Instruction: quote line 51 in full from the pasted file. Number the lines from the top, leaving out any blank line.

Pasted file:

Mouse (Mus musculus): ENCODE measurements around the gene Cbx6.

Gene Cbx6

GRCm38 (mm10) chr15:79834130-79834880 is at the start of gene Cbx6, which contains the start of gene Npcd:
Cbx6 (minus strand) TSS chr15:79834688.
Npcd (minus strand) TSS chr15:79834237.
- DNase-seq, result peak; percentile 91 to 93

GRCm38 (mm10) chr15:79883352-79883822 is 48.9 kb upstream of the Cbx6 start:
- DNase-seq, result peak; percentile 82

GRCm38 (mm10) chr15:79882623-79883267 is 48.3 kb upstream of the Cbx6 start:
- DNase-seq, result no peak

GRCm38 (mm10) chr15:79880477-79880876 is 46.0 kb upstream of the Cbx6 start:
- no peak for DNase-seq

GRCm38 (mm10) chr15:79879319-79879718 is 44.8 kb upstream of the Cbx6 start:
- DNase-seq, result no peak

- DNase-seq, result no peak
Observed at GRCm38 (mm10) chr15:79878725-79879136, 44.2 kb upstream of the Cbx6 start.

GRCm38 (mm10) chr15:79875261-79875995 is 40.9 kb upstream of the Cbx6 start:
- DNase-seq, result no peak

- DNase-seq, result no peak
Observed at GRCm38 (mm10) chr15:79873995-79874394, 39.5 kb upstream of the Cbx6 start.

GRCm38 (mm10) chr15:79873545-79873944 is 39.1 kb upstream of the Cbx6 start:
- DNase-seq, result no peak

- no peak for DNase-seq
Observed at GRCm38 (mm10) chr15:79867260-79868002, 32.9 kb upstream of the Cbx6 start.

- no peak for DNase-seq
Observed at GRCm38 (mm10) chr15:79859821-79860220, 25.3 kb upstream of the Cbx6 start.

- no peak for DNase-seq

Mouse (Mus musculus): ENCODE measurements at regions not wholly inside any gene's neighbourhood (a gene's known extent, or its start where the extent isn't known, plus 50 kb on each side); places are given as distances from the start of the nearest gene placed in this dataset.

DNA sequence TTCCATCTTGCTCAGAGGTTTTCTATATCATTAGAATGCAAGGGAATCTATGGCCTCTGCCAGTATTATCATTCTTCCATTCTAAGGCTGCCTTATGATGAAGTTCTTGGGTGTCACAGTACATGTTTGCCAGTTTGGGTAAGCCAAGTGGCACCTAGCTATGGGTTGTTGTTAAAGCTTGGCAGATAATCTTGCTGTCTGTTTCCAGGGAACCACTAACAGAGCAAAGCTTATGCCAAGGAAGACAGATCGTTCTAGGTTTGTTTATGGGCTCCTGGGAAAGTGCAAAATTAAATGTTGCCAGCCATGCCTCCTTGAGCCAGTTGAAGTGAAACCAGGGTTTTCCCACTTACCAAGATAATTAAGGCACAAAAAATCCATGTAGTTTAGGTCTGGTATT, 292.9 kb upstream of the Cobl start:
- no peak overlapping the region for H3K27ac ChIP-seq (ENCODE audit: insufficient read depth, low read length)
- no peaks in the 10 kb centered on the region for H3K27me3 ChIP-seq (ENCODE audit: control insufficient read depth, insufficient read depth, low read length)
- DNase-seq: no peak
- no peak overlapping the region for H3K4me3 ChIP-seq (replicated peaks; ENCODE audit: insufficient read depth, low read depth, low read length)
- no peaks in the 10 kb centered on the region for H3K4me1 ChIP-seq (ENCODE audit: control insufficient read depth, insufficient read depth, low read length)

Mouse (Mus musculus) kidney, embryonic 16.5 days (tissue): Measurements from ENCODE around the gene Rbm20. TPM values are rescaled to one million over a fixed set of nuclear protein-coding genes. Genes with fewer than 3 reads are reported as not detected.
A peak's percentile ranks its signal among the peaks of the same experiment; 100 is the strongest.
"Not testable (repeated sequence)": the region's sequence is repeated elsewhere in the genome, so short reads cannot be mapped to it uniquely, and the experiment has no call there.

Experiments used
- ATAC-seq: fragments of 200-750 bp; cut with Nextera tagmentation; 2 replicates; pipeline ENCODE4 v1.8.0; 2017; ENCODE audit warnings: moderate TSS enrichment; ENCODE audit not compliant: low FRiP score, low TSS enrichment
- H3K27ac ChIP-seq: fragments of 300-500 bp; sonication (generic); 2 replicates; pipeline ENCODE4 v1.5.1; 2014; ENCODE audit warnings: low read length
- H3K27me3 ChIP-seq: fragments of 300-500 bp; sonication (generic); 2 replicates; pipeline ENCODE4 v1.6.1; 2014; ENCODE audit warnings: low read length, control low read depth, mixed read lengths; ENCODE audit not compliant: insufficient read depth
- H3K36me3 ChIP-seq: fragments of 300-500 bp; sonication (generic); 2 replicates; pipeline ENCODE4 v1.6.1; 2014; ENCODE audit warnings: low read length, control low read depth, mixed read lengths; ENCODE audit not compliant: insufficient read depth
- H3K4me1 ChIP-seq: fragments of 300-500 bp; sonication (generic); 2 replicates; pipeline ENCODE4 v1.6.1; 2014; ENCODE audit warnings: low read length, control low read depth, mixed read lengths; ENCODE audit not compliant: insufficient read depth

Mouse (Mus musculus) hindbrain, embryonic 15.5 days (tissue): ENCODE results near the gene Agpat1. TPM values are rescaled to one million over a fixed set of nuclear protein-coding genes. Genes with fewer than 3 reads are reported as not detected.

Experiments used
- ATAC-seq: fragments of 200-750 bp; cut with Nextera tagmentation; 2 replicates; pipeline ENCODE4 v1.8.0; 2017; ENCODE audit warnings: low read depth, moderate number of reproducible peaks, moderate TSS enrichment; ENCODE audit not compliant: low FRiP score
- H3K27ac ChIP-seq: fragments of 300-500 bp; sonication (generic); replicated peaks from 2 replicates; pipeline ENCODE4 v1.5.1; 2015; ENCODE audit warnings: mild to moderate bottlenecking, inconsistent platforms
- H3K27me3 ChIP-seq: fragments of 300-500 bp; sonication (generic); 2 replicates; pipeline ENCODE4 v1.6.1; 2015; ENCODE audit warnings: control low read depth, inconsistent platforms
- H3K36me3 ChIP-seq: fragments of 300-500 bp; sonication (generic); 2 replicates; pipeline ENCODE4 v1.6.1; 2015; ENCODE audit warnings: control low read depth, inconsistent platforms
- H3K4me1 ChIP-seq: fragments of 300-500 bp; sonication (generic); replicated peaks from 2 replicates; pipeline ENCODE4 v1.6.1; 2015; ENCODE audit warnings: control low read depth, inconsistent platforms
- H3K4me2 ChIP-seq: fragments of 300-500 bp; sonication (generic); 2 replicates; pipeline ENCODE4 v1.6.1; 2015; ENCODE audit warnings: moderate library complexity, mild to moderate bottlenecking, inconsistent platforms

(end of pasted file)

- H3K4me2 ChIP-seq: fragments of 300-500 bp; sonication (generic); 2 replicates; pipeline ENCODE4 v1.6.1; 2015; ENCODE audit warnings: moderate library complexity, mild to moderate bottlenecking, inconsistent platforms